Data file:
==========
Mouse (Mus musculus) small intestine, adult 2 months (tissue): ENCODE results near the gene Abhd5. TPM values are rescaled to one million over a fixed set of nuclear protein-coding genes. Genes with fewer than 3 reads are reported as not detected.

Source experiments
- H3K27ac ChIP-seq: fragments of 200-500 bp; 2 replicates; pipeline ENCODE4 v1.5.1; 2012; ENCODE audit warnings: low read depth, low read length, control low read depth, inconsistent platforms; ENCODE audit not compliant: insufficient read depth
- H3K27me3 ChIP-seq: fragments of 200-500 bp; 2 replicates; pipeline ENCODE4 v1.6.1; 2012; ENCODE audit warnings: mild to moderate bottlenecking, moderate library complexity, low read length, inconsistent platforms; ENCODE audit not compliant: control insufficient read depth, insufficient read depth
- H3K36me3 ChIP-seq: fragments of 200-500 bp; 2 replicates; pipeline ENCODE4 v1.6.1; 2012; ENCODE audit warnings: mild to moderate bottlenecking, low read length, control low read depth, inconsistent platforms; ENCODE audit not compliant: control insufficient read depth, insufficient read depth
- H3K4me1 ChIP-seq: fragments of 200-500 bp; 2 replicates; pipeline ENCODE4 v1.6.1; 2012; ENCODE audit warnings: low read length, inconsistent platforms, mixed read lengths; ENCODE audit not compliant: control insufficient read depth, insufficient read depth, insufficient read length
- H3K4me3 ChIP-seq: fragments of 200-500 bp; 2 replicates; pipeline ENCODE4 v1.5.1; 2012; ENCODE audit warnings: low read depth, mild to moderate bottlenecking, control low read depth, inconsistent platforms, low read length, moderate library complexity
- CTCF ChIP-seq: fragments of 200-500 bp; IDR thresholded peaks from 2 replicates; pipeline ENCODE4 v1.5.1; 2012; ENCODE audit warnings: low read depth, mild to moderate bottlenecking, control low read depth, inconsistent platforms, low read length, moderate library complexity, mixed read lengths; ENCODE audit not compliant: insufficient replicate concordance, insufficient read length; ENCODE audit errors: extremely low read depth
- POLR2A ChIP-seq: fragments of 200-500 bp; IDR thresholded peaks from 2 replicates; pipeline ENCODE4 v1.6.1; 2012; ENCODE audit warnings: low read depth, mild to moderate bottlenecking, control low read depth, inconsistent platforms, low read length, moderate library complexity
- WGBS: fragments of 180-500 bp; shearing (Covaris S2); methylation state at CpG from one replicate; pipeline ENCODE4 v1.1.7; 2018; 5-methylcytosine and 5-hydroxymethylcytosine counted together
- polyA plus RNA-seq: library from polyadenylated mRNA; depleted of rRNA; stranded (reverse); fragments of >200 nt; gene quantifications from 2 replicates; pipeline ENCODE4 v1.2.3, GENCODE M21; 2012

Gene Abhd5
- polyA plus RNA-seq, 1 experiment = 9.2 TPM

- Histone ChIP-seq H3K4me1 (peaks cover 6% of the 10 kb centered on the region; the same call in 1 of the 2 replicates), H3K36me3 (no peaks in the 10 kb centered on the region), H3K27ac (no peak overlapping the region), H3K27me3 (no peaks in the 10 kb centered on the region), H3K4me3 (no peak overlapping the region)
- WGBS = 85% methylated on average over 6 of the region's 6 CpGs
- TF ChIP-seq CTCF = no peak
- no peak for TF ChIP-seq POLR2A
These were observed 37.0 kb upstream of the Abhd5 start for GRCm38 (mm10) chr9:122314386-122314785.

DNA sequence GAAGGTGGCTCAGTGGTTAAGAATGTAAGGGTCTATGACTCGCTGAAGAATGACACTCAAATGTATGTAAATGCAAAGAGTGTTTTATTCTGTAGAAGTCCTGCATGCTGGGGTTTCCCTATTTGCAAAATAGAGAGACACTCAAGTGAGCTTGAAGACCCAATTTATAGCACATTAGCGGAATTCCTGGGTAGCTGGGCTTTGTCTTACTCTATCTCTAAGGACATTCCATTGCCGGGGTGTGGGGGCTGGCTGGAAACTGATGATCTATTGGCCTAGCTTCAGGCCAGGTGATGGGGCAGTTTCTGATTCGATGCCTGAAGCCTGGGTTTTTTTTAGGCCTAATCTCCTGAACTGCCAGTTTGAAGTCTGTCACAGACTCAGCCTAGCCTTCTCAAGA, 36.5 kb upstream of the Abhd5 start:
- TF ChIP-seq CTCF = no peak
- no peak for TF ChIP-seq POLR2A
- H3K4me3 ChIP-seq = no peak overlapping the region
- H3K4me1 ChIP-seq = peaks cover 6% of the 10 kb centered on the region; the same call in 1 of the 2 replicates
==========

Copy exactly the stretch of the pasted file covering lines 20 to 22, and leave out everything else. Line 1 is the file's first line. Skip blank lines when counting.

- TF ChIP-seq CTCF = no peak
- no peak for TF ChIP-seq POLR2A
- H3K4me3 ChIP-seq = no peak overlapping the region